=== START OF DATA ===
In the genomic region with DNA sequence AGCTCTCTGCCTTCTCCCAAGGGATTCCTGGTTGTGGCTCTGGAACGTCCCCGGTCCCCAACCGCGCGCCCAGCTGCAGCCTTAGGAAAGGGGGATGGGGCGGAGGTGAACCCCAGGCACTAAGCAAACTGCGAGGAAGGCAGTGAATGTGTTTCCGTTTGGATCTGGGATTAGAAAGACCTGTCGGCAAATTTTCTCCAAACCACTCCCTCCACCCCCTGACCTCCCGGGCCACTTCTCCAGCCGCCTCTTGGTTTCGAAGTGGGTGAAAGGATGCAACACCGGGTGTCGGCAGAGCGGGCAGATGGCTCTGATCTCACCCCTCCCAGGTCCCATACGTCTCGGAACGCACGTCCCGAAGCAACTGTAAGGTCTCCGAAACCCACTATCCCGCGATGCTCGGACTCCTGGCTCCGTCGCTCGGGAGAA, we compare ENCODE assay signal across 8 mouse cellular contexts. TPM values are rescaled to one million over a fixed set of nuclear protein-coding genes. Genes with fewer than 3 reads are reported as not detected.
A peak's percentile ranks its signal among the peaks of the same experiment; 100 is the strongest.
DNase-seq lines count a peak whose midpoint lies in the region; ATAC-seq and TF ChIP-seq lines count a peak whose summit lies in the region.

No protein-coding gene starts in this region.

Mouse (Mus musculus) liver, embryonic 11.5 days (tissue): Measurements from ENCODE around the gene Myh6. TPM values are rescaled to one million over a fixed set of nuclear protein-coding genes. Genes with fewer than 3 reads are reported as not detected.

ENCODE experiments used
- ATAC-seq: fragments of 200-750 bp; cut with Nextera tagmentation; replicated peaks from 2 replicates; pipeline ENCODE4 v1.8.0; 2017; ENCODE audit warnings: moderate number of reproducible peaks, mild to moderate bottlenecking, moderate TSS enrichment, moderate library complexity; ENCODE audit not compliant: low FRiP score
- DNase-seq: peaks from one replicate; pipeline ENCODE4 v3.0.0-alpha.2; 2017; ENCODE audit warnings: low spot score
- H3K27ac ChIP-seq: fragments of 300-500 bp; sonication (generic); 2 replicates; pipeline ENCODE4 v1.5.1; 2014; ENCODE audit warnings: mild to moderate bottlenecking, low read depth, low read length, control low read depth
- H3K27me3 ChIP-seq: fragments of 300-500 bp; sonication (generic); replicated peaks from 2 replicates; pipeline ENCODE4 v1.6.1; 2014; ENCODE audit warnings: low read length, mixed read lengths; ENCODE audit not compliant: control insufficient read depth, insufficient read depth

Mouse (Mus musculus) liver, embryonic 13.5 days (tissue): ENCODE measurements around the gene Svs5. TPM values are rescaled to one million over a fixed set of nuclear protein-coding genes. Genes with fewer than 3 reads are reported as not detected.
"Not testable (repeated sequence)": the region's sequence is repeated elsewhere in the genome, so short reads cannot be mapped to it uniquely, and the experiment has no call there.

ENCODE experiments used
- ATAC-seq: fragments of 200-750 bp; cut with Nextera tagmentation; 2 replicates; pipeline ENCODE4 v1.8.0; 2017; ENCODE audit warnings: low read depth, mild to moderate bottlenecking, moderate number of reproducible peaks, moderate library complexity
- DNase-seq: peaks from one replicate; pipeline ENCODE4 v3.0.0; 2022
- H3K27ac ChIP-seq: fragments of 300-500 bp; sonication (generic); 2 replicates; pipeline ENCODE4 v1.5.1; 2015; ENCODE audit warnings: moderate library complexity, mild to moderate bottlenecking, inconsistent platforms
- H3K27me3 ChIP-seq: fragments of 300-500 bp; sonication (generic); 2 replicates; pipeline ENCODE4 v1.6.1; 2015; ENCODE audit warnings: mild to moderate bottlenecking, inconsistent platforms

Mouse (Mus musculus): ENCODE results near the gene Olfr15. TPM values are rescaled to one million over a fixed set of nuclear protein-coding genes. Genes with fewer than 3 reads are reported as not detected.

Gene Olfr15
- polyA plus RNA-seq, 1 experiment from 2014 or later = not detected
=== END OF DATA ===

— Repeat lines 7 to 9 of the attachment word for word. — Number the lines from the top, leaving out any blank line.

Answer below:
- ATAC-seq: fragments of 200-750 bp; cut with Nextera tagmentation; replicated peaks from 2 replicates; pipeline ENCODE4 v1.8.0; 2017; ENCODE audit warnings: moderate number of reproducible peaks, mild to moderate bottlenecking, moderate TSS enrichment, moderate library complexity; ENCODE audit not compliant: low FRiP score
- DNase-seq: peaks from one replicate; pipeline ENCODE4 v3.0.0-alpha.2; 2017; ENCODE audit warnings: low spot score
- H3K27ac ChIP-seq: fragments of 300-500 bp; sonication (generic); 2 replicates; pipeline ENCODE4 v1.5.1; 2014; ENCODE audit warnings: mild to moderate bottlenecking, low read depth, low read length, control low read depth